So Firth’s performance is a knock-out, but it still begs the question of why we’re fascinated with this kind of film character, and why Oscar regales them so regularly. In some ways it’s a lazy choice for the Academy since it is easier for a performance based upon a real-life model to be immediately impressive, especially those still in living memory. If an actor can vocally and physically replicate a real person, whilst avoiding degeneration into simple impersonation, we can very easily judge how effectively the mannerisms and behaviour of a recognisable entity have been captured. If we have knowledge of the original person and an actor successfully channels this knowledge into their performance we can swiftly sing its praises: but is the sensitive mimicry of a person whose many characteristics are pre-existing really more impressive than the creation of a subtle, nuanced and psychologically believable character from scratch, the only reference point the actor’s imagination?

There’s also the issue of humanising these people who exist solely in the way history and/or the media have presented them. I’ve talked about Firth’s emphasis on Bertie’s faults humanising a potentially inaccessible character (not just in terms of the stammer: also consider Bertie’s flashes of rage towards Logue provoked by their different social classes), but is it really Firth’s eyes that we see through in the film, or do we rather view his progression through Geoffrey Rush’s eyes? We can feel for Bertie, but the majority of the audience cannot truly understand the day-to-day difficulties of his speech impediment or the pressures of ascending to the throne, and it’s inherently difficult for a common audience to relate to a monarch. It can be argued that we relate to Firth, and via him to his character, but isn’t it more convincing to suggest that it’s the King’s relationship with a commoner, in this case the Australian Lionel Logue, that is really engaging us? Without the presence of a character much more socially and emotionally akin to the audience, we would surely feel much more like outsiders in a world of exclusive royal privilege. Logue, and not Bertie, is our emotional anchor, and his intimacy with Bertie grants us permission to enter the monarchy’s world effortlessly and empathetically. The same terms of dramatic and emotional association with the monarchy are present in Billy Connolly’s performance in Mrs Brown as the plain-speaking highlander John Brown, and Michael Sheen’s performance in The Queen as Tony Blair: a commoner albeit one elected into public service.

Finally, is there something inherent in the portrayal of aristocratic characters which plays upon the American perception of British actors, a kind of acceptable appreciation of their old colonial masters? Broadly speaking, the American dramatic ancestry and background is strongly rooted in film, whilst the British tradition is much more heavily theatrical. Portraying bourgeois personae, especially royalty, appeals to performance elements which are much closer to theatrical acting than film acting: clipped and precise diction, bold physical presence, grandiose manners of behaviour and communication, and elevation above existence in our accepted reality. These are elements of performance inbuilt in British actors but perhaps slightly distanced from American actors’ methods of dramatic interpretation, and so the Academy Awards recognise an engaging and powerful style in British theatrical performances on film which is culturally idiosyncratic, seemingly beyond American capabilities, and therefore dynamic and impressive. You need a sense of theatricality to capture both the austerity and the human factor of these roles, and Americans rarely display this theatricality, their equivalent performances to British actors portraying monarchs often seeming grand but emotionally reticent. Of course an American isn’t going to be able to play a British monarch, but they can play Presidents, and only two actors have ever been Oscar nominated for playing an American President: both actors played Richard Nixon, and only one of them was American (Anthony Hopkins being a Brit). We even play major figures in US history better than American actors.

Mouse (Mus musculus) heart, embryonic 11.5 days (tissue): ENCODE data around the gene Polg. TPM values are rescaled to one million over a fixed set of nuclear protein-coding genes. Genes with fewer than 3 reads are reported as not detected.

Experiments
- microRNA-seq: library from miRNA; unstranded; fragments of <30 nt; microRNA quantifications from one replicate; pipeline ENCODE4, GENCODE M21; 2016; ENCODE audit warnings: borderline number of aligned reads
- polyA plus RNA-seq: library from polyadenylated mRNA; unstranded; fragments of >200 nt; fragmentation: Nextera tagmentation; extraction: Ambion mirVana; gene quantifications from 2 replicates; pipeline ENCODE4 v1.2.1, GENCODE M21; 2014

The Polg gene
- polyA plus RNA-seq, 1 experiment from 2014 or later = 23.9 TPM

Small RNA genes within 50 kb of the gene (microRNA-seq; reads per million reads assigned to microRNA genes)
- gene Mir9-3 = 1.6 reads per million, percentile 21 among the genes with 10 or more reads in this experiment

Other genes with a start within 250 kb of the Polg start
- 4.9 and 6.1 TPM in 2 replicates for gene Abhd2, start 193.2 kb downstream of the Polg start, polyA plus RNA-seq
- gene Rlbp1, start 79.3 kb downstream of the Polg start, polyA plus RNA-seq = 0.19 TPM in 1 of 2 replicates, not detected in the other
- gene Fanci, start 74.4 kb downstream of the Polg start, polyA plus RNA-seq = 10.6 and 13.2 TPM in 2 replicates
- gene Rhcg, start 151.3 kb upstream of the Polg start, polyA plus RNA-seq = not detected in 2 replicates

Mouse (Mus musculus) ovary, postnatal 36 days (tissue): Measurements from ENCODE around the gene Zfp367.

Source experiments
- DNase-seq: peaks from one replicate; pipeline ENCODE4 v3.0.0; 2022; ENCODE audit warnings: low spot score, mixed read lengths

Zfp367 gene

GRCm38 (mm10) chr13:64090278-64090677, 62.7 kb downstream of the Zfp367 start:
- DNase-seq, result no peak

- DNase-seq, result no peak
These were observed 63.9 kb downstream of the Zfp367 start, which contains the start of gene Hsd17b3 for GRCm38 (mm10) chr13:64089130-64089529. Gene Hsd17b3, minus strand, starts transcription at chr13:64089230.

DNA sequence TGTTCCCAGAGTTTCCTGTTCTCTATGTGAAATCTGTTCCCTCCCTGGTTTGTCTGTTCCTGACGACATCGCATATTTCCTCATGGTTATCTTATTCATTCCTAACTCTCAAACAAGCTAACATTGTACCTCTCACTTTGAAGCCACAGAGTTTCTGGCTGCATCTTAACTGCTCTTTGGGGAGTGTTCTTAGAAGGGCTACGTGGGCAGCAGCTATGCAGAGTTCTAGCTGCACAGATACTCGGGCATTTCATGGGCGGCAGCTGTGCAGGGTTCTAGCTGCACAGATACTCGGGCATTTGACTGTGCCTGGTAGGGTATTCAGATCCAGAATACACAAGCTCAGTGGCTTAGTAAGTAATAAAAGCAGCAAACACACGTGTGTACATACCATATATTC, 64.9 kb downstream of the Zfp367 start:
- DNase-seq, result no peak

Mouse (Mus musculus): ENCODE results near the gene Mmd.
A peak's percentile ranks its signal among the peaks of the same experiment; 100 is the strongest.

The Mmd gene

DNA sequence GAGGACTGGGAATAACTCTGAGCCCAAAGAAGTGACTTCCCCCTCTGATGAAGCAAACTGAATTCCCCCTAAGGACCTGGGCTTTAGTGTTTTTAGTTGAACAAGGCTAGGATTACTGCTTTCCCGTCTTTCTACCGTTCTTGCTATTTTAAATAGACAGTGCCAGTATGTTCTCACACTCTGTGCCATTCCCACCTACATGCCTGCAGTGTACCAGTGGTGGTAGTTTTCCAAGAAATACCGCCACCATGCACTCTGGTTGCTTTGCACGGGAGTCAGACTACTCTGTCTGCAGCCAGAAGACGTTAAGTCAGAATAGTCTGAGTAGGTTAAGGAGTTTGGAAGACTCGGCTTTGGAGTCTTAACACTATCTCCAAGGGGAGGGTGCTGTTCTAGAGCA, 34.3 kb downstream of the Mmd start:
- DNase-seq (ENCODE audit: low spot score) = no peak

So come Oscar night, when Firth triumphs over Bridges, Eisenberg, Bardem and Franco, remember this: whilst he’s playing a role beyond the ability of the other four nominees, and as such is destined to win, it’s nonetheless a stunning and moving performance which deserves recognition in its own right regardless of Academy voting trends and politics.